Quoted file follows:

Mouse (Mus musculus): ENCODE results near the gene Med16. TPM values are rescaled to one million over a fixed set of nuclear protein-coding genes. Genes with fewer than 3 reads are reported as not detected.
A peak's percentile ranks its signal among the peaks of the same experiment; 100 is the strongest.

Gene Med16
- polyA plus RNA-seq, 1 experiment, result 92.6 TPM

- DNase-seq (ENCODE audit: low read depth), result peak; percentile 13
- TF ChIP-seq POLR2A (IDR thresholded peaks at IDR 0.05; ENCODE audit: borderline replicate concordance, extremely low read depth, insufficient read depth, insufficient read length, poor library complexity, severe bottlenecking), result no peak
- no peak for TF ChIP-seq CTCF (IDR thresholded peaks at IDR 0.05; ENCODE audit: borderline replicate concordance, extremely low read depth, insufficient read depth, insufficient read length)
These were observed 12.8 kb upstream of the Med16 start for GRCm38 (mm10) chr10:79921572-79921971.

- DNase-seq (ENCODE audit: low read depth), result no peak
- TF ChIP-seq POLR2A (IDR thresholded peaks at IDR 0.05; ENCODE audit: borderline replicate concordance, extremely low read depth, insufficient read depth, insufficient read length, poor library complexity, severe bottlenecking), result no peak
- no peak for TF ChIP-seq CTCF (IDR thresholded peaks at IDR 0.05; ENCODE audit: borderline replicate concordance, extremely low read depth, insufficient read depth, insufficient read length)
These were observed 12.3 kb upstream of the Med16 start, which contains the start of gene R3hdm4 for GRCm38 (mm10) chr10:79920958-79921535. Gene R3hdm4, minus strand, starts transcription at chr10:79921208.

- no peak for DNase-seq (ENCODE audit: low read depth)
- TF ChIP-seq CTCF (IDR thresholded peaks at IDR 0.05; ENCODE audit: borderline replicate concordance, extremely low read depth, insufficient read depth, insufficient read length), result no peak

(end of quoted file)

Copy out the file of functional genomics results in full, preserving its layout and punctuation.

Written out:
Mouse (Mus musculus): ENCODE results near the gene Med16. TPM values are rescaled to one million over a fixed set of nuclear protein-coding genes. Genes with fewer than 3 reads are reported as not detected.
A peak's percentile ranks its signal among the peaks of the same experiment; 100 is the strongest.

Gene Med16
- polyA plus RNA-seq, 1 experiment, result 92.6 TPM

- DNase-seq (ENCODE audit: low read depth), result peak; percentile 13
- TF ChIP-seq POLR2A (IDR thresholded peaks at IDR 0.05; ENCODE audit: borderline replicate concordance, extremely low read depth, insufficient read depth, insufficient read length, poor library complexity, severe bottlenecking), result no peak
- no peak for TF ChIP-seq CTCF (IDR thresholded peaks at IDR 0.05; ENCODE audit: borderline replicate concordance, extremely low read depth, insufficient read depth, insufficient read length)
These were observed 12.8 kb upstream of the Med16 start for GRCm38 (mm10) chr10:79921572-79921971.

- DNase-seq (ENCODE audit: low read depth), result no peak
- TF ChIP-seq POLR2A (IDR thresholded peaks at IDR 0.05; ENCODE audit: borderline replicate concordance, extremely low read depth, insufficient read depth, insufficient read length, poor library complexity, severe bottlenecking), result no peak
- no peak for TF ChIP-seq CTCF (IDR thresholded peaks at IDR 0.05; ENCODE audit: borderline replicate concordance, extremely low read depth, insufficient read depth, insufficient read length)
These were observed 12.3 kb upstream of the Med16 start, which contains the start of gene R3hdm4 for GRCm38 (mm10) chr10:79920958-79921535. Gene R3hdm4, minus strand, starts transcription at chr10:79921208.

- no peak for DNase-seq (ENCODE audit: low read depth)
- TF ChIP-seq CTCF (IDR thresholded peaks at IDR 0.05; ENCODE audit: borderline replicate concordance, extremely low read depth, insufficient read depth, insufficient read length), result no peak